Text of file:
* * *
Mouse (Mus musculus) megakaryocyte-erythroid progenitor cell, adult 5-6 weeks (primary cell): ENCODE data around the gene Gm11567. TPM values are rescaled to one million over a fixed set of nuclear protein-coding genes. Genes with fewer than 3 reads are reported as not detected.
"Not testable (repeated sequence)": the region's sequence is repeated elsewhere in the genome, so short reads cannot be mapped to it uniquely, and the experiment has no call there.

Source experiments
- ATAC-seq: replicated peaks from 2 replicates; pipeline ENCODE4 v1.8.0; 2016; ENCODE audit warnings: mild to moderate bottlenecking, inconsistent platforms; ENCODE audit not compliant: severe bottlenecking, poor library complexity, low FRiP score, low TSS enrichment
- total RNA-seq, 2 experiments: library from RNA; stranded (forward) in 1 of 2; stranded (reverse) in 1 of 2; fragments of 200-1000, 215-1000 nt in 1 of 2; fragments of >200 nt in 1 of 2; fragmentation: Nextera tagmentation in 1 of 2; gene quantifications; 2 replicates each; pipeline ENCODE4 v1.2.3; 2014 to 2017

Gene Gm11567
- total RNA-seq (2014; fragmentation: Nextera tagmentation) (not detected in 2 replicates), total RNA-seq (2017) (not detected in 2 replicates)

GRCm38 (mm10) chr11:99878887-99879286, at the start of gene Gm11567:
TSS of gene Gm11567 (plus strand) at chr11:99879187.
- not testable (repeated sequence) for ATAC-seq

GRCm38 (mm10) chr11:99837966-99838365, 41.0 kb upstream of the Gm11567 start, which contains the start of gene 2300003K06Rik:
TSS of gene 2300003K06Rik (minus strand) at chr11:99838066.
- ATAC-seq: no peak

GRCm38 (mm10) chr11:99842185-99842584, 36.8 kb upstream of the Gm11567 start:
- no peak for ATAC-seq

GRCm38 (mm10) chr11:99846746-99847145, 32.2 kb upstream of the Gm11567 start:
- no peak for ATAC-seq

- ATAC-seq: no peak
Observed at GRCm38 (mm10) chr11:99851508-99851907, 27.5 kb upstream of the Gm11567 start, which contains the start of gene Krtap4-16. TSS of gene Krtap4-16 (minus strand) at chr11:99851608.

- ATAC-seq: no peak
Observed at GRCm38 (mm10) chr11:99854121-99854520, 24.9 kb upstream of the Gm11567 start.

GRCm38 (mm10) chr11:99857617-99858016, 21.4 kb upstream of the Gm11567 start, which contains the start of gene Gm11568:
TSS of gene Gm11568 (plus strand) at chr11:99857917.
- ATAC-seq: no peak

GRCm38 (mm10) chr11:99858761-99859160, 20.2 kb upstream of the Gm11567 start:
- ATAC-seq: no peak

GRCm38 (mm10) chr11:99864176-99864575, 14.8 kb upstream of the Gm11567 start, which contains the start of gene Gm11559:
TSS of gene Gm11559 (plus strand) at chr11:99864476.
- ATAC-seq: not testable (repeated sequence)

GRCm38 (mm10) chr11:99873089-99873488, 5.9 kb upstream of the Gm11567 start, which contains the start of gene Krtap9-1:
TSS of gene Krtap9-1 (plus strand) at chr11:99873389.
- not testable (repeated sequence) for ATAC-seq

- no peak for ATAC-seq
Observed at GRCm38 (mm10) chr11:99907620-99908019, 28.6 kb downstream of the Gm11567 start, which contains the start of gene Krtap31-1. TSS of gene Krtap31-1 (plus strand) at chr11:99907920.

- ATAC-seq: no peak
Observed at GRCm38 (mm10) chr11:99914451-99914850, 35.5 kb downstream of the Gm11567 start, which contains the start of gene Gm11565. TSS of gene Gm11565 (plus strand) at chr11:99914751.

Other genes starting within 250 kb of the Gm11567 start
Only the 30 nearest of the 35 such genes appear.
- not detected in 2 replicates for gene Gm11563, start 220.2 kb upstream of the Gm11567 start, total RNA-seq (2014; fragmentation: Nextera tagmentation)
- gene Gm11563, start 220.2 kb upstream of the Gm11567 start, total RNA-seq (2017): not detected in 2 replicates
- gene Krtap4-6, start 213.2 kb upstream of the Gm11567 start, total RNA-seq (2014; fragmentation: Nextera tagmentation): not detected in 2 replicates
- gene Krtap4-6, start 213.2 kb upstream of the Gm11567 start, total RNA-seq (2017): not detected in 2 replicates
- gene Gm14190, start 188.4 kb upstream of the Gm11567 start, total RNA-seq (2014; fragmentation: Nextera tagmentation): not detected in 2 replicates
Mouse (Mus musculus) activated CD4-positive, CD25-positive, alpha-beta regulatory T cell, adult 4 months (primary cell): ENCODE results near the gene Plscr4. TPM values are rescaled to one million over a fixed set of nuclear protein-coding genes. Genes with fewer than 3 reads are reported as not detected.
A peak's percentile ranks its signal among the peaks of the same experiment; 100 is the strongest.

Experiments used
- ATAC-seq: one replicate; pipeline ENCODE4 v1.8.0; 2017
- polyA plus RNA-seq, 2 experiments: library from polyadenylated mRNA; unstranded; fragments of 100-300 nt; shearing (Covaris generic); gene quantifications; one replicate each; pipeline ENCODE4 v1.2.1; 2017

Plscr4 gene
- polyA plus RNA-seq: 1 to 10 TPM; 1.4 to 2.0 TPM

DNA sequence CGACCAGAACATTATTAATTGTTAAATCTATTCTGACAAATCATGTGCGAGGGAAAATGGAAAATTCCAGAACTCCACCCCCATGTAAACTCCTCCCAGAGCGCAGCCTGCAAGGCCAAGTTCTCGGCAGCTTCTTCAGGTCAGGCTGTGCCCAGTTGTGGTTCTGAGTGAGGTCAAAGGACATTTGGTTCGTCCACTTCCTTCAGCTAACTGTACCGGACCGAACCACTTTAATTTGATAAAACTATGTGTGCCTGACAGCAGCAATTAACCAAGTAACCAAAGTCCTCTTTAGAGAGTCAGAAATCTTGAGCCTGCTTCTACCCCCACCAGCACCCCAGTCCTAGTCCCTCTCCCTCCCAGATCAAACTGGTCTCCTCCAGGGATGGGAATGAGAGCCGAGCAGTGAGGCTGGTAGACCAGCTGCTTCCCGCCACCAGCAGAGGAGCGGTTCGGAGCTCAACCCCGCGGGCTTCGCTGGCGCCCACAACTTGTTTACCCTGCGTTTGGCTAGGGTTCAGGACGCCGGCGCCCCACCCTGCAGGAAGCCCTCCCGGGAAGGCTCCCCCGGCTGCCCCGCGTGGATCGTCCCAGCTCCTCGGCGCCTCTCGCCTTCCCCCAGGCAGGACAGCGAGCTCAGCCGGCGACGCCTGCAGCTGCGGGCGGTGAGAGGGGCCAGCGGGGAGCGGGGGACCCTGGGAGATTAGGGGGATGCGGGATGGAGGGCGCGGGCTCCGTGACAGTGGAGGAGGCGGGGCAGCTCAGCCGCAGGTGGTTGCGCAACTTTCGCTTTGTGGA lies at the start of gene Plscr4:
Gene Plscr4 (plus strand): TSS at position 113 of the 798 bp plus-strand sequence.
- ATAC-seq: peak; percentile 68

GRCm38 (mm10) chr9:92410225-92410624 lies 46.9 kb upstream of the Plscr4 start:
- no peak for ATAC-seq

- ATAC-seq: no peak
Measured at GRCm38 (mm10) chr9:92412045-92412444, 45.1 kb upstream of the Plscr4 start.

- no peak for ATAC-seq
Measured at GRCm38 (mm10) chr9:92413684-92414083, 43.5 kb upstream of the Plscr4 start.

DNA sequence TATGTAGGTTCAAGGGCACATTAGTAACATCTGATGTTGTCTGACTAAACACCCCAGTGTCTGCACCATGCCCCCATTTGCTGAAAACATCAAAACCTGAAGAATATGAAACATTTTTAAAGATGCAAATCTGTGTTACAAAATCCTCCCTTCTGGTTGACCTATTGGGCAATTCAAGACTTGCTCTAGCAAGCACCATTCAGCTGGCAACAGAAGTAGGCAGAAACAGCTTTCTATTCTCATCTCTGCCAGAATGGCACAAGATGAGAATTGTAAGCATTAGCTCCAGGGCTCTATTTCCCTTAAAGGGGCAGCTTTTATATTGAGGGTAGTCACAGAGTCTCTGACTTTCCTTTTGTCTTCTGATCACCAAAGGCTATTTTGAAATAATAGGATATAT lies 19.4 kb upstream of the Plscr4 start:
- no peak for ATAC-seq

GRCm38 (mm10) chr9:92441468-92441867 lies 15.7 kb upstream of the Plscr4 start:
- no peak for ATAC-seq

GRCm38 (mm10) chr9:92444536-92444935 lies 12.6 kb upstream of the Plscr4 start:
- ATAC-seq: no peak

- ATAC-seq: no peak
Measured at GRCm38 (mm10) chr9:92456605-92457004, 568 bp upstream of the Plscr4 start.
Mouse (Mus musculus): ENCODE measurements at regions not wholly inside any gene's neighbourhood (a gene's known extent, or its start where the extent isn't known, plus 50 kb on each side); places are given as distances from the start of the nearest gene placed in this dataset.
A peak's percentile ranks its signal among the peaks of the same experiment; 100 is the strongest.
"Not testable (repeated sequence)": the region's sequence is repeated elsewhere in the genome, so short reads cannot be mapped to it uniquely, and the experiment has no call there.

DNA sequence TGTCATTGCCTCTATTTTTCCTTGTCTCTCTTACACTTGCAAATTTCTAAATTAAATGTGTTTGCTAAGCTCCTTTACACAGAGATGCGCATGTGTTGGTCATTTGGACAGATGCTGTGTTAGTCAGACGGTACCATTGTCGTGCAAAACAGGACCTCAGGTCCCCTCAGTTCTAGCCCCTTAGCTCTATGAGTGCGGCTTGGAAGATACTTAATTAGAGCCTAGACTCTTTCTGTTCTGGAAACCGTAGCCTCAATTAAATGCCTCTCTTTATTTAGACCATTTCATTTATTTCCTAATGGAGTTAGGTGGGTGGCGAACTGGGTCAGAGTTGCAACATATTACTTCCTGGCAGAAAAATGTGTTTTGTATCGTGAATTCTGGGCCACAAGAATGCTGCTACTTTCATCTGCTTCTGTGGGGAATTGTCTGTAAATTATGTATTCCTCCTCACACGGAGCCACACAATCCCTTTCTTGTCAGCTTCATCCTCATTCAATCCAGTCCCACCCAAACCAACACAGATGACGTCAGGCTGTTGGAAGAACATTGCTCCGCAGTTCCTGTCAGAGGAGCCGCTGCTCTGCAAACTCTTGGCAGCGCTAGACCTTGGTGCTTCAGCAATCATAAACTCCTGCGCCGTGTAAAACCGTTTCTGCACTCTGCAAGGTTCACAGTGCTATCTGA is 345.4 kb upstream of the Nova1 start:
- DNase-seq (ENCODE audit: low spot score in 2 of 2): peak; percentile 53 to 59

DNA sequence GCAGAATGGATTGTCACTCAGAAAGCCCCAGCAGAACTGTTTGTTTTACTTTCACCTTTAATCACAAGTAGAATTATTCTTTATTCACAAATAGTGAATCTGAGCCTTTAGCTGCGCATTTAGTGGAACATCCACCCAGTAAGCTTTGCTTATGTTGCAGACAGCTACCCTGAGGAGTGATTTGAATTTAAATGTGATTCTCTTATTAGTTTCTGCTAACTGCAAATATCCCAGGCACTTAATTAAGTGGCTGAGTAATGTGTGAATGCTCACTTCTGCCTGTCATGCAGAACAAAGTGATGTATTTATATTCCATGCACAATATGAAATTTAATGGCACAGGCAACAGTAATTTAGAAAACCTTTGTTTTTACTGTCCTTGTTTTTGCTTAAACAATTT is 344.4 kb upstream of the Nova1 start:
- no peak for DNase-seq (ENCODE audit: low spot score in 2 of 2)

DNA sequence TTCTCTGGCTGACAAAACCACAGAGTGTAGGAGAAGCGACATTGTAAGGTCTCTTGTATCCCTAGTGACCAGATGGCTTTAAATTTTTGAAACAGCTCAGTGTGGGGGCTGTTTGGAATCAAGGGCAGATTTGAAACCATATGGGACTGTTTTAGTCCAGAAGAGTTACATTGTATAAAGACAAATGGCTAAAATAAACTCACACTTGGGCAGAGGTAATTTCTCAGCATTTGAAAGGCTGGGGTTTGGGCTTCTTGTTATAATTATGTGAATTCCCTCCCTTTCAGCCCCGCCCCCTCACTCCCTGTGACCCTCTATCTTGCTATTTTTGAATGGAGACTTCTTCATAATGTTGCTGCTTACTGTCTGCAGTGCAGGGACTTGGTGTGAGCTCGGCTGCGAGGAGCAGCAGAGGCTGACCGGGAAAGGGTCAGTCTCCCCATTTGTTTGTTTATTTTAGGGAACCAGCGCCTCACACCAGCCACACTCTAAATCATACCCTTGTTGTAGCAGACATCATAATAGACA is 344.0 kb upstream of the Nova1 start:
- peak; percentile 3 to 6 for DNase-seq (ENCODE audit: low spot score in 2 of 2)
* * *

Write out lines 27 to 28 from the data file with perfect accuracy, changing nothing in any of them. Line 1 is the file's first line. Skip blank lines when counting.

GRCm38 (mm10) chr11:99864176-99864575, 14.8 kb upstream of the Gm11567 start, which contains the start of gene Gm11559:
TSS of gene Gm11559 (plus strand) at chr11:99864476.